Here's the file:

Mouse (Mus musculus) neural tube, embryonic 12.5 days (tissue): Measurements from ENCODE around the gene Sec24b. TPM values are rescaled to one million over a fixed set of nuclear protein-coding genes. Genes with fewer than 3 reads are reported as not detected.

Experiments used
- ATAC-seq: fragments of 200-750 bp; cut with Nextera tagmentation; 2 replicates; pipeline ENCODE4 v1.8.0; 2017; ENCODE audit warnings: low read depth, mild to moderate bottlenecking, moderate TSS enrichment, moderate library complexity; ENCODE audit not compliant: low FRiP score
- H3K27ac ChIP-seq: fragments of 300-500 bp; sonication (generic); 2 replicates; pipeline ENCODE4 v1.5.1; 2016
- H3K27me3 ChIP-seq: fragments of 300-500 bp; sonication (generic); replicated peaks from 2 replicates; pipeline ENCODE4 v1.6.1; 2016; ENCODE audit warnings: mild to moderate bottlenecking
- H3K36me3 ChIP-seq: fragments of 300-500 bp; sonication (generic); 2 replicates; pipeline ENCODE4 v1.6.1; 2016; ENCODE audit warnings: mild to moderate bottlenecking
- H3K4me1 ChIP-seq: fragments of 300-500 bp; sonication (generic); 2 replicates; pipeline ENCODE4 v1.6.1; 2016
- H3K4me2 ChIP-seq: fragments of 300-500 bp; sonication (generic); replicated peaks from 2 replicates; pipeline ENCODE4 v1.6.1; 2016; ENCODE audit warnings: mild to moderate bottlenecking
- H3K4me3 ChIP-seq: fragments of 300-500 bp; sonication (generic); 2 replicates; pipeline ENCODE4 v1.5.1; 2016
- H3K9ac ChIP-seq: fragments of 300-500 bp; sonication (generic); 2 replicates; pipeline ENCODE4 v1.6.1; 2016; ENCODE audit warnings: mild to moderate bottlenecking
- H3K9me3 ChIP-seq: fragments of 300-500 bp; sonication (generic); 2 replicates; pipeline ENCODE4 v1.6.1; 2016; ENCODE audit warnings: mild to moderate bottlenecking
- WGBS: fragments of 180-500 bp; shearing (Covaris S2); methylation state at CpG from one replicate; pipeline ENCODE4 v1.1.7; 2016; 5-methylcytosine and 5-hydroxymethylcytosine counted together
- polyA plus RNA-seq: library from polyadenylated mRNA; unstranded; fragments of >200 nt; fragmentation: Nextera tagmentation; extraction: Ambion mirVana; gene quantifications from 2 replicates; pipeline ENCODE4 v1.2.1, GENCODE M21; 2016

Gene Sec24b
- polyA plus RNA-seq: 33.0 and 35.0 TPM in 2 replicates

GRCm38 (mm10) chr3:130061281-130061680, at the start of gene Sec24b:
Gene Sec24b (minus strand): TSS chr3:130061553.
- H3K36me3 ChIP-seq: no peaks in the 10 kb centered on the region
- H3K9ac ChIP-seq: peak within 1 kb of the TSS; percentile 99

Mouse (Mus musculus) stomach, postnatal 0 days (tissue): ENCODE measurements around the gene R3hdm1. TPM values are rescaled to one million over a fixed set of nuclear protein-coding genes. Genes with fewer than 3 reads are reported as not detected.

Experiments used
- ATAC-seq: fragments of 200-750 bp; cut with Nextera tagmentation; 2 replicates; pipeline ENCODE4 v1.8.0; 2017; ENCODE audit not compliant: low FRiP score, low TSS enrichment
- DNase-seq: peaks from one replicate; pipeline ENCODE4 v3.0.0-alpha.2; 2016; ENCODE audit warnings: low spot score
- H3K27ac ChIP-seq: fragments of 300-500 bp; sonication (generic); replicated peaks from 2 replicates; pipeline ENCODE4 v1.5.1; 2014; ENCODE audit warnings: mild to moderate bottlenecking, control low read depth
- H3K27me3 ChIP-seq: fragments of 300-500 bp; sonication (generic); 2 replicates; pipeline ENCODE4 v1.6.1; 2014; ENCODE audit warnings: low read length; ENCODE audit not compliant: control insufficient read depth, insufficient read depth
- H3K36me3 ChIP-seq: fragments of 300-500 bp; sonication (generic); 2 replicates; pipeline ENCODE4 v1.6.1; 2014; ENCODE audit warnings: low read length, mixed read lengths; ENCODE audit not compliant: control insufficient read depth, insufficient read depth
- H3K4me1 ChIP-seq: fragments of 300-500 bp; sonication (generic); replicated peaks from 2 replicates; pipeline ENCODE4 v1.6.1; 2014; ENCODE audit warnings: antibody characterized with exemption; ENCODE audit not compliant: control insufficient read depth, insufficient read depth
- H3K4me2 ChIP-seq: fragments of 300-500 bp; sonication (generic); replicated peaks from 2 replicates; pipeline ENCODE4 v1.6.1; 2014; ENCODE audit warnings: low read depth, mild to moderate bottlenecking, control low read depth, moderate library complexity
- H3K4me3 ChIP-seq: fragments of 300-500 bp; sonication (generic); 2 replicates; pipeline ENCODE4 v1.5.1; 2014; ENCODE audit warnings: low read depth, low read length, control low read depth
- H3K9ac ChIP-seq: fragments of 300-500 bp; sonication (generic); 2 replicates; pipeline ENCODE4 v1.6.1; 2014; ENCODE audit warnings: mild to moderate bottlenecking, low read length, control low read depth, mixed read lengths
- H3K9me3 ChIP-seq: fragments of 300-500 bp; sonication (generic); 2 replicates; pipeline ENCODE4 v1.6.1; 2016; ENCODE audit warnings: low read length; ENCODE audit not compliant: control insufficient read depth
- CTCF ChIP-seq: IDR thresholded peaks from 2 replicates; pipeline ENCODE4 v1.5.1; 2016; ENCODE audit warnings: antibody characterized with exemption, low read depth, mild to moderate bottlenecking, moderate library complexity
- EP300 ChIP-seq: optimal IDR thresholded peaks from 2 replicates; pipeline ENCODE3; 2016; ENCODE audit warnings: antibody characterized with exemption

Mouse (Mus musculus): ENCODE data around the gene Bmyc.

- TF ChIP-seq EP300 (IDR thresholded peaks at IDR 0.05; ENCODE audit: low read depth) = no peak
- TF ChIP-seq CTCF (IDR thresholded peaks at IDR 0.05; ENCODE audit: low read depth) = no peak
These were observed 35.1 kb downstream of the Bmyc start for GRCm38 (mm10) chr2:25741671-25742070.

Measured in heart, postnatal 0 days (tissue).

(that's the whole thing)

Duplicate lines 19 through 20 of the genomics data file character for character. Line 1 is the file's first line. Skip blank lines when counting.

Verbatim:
- H3K9ac ChIP-seq: peak within 1 kb of the TSS; percentile 99

Mouse (Mus musculus) stomach, postnatal 0 days (tissue): ENCODE measurements around the gene R3hdm1. TPM values are rescaled to one million over a fixed set of nuclear protein-coding genes. Genes with fewer than 3 reads are reported as not detected.